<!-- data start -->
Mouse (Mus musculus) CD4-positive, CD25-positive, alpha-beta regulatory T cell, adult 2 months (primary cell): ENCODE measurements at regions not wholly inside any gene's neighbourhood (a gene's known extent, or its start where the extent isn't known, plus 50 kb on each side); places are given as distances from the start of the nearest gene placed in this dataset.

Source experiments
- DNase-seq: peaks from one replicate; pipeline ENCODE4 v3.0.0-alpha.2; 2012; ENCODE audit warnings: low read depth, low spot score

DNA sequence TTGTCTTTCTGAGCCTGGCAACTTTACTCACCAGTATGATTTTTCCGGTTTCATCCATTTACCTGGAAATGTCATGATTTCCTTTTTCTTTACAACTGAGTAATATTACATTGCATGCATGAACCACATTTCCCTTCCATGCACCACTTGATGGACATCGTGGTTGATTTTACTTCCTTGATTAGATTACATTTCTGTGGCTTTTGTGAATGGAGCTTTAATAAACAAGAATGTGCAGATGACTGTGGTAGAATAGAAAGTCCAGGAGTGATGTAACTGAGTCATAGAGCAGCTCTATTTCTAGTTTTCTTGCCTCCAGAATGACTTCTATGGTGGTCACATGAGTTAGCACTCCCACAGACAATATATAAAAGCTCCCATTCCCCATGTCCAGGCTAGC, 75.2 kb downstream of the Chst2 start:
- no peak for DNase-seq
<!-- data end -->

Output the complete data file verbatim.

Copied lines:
Mouse (Mus musculus) CD4-positive, CD25-positive, alpha-beta regulatory T cell, adult 2 months (primary cell): ENCODE measurements at regions not wholly inside any gene's neighbourhood (a gene's known extent, or its start where the extent isn't known, plus 50 kb on each side); places are given as distances from the start of the nearest gene placed in this dataset.

Source experiments
- DNase-seq: peaks from one replicate; pipeline ENCODE4 v3.0.0-alpha.2; 2012; ENCODE audit warnings: low read depth, low spot score

DNA sequence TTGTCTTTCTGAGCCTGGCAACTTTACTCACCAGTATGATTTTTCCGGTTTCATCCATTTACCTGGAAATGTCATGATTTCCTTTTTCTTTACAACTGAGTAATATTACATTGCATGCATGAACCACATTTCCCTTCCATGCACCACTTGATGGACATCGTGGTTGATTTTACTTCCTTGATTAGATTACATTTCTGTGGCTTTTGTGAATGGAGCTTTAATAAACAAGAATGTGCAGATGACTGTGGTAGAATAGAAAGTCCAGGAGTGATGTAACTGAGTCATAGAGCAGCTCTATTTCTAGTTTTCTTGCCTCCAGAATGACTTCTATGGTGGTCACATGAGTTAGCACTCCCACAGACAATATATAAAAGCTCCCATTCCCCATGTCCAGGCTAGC, 75.2 kb downstream of the Chst2 start:
- no peak for DNase-seq